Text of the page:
The second half of 2013 saw more success for shareholder derivative lawsuits, as a shareholder lawsuit against Wal-Mart stemming from alleged bribes in Mexico was permitted to proceed. Shareholders had filed lawsuits in both Delaware state court and federal District Court in the Western District of Arkansas. The District Court case is very similar to the Delaware state court action, but also contains claims pursuant to the Securities Exchange Act of 1934. Wal-Mart had received a stay in District Court pending appeals in the Delaware state action. The plaintiffs in District Court appealed the stay, which a three-judge panel of the Eighth Circuit reversed. Thus, the Delaware and Arkansas suits are ongoing.
Other FCPA-Related Litigation
In July 2008, the Republic of Iraq sued a laundry list of multinational corporations in federal court, making claims under the FCPA, RICO, and federal/state common law for allegedly conspiring with Saddam Hussein and his regime to frustrate the UN’s Oil-for-Food Program. In February 2013, the United States District Court for the Southern District of New York held that Iraq had standing to file suit for harms to its proprietary interests in the UN escrow account, and that Iraq’s claims are not defeated by the act of state or political question doctrines. However, the court: (1) dismissed Iraq’s FCPA claim, holding that there is no private right of action under the FCPA; (2) dismissed Iraq’s RICO claim, holding that RICO does not apply extraterritorially and (3) dismissed Iraq’s remaining common law claims for lack of supplemental federal jurisdiction. These three holdings resolved the action, and the complaint was dismissed with prejudice.
Recent reports indicate that more than 100 companies are currently under investigation by the DOJ and SEC, including JPMorgan Chase, DreamWorks Animation SKG Inc., Kraft Foods Inc., Microsoft Corporation and Wal-Mart. The investigation of JPMorgan Chase stems from its alleged practice of hiring the children of China’s elite, including government officials, in order to win business with Chinese companies. The investigation of JPMorgan Chase has reportedly led to other investigations on hiring in the financial services industry, and at least six other banks have received requests for information from the government, including Citigroup, Goldman Sachs and UBS.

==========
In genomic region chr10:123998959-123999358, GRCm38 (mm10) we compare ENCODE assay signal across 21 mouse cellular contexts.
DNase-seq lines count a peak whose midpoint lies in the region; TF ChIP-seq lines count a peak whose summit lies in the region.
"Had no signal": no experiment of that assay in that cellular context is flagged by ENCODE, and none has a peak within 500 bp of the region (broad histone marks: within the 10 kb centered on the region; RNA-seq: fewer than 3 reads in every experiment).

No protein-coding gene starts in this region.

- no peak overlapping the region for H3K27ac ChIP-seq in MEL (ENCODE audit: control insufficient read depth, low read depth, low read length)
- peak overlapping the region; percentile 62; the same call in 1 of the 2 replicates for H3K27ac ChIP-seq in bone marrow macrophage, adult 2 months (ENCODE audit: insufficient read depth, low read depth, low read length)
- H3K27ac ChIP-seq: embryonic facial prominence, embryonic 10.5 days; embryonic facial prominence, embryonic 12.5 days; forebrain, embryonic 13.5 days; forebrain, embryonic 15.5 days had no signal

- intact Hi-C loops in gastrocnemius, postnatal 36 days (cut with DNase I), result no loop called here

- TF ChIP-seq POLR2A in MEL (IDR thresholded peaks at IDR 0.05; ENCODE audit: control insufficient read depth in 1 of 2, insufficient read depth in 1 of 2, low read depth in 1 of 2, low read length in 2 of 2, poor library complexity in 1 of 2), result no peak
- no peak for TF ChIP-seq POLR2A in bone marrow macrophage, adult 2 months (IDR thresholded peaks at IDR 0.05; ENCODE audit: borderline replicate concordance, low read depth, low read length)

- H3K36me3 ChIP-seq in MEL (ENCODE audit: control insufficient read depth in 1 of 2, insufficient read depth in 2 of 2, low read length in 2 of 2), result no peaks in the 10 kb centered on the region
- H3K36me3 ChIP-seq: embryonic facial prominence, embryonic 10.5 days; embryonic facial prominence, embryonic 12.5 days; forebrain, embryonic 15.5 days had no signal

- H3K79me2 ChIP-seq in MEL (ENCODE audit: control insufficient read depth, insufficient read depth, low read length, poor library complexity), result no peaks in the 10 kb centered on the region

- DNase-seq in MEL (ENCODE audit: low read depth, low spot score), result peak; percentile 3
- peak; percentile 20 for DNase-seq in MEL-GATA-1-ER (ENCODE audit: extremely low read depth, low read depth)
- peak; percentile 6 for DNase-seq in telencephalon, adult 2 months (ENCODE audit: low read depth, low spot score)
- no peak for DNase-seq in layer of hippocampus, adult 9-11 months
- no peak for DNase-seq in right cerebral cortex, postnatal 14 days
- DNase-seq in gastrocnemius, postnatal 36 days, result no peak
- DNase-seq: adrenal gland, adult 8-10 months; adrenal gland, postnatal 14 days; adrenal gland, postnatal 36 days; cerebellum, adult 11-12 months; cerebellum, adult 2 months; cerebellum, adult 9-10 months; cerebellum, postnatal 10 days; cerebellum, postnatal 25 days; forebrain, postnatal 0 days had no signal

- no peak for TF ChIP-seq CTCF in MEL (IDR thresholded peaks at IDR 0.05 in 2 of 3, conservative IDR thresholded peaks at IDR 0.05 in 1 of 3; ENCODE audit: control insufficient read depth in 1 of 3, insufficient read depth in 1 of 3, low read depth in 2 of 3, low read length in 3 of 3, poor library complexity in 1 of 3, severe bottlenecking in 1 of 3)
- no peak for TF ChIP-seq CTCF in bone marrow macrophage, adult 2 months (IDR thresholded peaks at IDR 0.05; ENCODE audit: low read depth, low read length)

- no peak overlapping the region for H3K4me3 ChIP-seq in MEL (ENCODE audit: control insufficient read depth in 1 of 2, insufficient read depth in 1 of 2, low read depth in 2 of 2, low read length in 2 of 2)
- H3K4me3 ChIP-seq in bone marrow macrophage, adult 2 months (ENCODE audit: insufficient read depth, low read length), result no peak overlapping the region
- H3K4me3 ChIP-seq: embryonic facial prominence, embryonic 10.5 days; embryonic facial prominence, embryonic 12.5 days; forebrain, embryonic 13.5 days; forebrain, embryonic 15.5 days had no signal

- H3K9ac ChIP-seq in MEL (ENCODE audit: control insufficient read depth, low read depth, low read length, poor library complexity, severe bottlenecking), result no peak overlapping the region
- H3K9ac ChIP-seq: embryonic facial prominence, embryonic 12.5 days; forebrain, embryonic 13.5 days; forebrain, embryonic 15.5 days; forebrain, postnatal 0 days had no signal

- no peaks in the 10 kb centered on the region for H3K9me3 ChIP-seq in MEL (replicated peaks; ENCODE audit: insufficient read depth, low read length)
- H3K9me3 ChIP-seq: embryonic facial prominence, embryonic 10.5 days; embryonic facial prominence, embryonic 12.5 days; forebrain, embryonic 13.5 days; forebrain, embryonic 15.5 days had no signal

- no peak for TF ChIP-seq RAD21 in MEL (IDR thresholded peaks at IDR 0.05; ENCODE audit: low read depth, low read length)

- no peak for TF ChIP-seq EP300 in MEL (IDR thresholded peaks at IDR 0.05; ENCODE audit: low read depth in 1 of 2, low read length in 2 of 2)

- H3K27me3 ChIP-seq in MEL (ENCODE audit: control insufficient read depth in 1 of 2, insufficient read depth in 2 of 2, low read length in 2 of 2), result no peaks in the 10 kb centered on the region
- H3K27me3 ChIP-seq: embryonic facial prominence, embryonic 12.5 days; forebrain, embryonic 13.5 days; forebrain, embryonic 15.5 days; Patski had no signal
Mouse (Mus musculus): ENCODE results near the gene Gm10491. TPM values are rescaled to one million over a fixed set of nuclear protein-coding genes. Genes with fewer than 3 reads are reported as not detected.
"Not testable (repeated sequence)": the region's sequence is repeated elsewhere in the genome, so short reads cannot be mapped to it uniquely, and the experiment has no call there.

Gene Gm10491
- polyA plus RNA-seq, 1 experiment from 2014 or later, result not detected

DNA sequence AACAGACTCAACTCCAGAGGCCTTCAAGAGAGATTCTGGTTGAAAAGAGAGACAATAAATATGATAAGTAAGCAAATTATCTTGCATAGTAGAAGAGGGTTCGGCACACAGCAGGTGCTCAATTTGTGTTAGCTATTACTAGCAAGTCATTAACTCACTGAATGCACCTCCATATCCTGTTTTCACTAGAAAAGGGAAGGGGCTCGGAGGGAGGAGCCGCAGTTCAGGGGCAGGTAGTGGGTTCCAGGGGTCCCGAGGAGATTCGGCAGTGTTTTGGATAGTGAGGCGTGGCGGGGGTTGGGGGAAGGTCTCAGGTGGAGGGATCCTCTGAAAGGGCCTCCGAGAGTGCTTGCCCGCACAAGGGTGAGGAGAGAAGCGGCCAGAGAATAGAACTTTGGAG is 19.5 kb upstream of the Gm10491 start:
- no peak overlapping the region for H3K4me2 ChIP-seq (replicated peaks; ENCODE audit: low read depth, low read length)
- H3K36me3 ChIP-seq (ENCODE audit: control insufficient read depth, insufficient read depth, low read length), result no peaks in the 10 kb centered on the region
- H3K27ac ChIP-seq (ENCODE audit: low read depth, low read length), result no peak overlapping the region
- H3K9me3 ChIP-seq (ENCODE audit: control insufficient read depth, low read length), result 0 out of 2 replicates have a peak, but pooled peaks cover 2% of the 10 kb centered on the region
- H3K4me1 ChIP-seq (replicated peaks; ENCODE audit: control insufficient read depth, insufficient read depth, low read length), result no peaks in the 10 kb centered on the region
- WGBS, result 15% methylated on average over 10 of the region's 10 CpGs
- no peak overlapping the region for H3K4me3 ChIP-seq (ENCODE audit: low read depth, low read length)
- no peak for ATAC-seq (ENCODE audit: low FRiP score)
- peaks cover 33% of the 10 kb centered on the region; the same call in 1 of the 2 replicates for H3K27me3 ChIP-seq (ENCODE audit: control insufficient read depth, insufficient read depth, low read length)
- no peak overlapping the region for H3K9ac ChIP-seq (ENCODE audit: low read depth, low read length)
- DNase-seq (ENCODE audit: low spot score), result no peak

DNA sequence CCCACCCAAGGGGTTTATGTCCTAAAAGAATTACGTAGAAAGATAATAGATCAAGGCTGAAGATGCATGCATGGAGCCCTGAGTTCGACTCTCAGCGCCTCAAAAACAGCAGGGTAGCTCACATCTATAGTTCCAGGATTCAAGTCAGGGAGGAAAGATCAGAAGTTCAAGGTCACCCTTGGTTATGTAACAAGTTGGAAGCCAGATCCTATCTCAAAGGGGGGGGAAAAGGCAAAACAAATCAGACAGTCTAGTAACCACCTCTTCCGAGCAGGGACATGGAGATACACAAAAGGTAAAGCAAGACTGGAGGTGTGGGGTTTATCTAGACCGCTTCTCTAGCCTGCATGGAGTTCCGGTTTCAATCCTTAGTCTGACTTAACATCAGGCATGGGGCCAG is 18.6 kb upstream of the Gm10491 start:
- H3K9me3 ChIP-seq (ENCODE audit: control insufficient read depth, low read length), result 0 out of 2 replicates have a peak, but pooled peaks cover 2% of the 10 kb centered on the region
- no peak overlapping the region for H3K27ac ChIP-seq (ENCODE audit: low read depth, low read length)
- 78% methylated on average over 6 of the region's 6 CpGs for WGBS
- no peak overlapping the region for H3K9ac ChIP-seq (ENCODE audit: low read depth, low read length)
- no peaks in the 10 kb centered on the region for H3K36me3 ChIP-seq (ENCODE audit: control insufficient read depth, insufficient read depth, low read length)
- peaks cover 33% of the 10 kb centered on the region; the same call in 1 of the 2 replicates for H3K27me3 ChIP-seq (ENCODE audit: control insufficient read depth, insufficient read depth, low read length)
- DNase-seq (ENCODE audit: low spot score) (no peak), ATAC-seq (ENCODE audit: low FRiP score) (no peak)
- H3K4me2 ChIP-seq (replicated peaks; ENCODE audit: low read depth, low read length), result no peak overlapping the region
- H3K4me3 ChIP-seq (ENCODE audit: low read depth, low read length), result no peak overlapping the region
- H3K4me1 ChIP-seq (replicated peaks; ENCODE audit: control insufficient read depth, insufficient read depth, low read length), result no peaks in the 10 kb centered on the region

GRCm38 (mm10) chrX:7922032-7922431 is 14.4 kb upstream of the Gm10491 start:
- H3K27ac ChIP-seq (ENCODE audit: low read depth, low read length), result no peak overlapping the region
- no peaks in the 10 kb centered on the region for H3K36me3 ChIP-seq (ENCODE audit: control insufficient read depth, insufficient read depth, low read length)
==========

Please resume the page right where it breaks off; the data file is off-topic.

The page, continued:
Dealing with these investigations continues to be costly, with Wal-Mart reporting in mid-2013 that it had spent more than $300 million on its internal investigation related to foreign bribery allegations, with $135 million spent in the nine months ending on October 31, 2013. Avon, another publicly-traded company under investigation, whose offer of settlement was rejected by the DOJ and SEC in 2013, has reportedly spent almost $350 million since 2009 on “professional and related fees” associated with a global FCPA investigation and compliance review.
About the Authors
Jan Handzlik is a litigation partner in Venable’s Securities Enforcement & White-Collar Defense Practice Group, and co-chair of the firm’s Foreign Corrupt Practices Act (FCPA) and Anti-Corruption practice.